The ratings plight of MasterChef: The Professionals is going to make it harder for Ten to improve its financial position this year, according to media buyers.
Last night the show hit a series low with 528,000 metro viewers tuning in live, a quarter of timeslot and genre rival My Kitchen Rules on Seven, and also floundered in the key 16-39 and 18-49 demographics coming twelfth and thirteenth, although the consolidated and time-shifted viewers are expected to bolster the figure.
The new format had been brought in to help springboard Ten into the new ratings year after last year’s disastrous results.
While Nine’s The Block All Stars is also failing to attract the ratings the network had hoped for, after promising 5% audience growth last year, media buyers say they have an ace in the hole with last year's ratings winner The Voice set to return after Easter, to help promote new shows.
Ten will be relying on the original MasterChef, which struggled against The Voice and The Block last year, and a revamped The Biggest Loser to bolster its schedule.
One industry insider, who asked not to be named, told B&T the plight of Ten could now drag on for a lot longer, unless they spend serious marketing dollars promoting new formats in other channels.
They added: “They were really hoping MasterChef would get them off to a good start for the year and it started well. The problem they now have is with all this competition they haven’t got enough people watching their shows to draw bigger audiences to other shows.”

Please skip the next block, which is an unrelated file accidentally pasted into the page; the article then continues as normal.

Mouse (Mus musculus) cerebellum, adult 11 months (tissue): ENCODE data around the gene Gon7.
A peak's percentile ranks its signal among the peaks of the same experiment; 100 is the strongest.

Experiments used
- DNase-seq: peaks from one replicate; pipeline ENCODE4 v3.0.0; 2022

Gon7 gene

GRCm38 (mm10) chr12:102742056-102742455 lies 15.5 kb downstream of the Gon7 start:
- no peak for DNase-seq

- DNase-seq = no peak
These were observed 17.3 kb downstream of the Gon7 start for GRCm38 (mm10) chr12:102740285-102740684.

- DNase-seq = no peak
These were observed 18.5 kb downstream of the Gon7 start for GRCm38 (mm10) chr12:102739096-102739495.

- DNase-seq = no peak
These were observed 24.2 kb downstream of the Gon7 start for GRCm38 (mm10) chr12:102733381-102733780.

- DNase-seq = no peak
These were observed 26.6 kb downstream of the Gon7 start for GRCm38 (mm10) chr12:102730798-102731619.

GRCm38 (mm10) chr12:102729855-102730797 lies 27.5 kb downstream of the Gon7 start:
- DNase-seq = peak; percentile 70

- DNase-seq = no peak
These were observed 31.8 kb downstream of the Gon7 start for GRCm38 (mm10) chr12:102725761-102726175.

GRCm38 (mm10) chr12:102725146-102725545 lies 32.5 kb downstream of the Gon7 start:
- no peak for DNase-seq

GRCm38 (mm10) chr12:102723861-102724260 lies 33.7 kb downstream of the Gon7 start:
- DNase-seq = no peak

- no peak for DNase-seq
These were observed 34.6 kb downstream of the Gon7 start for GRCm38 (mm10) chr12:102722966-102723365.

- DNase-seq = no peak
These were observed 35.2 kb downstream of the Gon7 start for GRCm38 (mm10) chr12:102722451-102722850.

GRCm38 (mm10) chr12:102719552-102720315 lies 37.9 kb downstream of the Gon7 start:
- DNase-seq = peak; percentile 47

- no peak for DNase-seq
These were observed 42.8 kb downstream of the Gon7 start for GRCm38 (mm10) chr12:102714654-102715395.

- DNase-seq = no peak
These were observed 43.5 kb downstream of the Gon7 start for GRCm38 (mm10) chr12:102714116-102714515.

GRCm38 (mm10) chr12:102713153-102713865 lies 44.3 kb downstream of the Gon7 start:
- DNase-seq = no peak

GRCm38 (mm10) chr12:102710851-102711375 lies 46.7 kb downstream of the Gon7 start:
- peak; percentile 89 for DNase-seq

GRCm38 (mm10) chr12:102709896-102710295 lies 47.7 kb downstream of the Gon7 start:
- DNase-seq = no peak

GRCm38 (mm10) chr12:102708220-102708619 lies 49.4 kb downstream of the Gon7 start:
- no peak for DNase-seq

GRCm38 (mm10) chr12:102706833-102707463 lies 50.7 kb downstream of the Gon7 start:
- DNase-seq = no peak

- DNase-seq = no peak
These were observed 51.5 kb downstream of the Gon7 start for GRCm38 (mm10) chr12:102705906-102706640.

The show has also been compared to ratings flop The Renovators, which failed to spark with viewers largely because “people couldn’t empathise with professional people in that position”.
At its upfront presentation last year Ten’s new programming chief Beverly McGarvey said they would not be chopping and changing the schedule to keep it more consistent for their sales teams and viewers.
However, this policy may stop the network from altering the run of MasterChef, as it did with several underperforming series last year, and put a potentially better performing show in its place.
Another media buyer said Ten was offering “tremendous value for money” on its spots, as it looks to keep advertisers and agencies on board in a difficult period.
“The challenge they have in the short-term is to make any money. They do provide some very cost-efficient audiences here and there, but clients don’t necessarily understand how we buy TV,” they added.
They also likened their situation to the digital channels, which started out with cheap prices to win over advertisers, but have been unable to really raise prices because “the market won’t allow it”.
“It’s going to be a long, long road for them,” they added.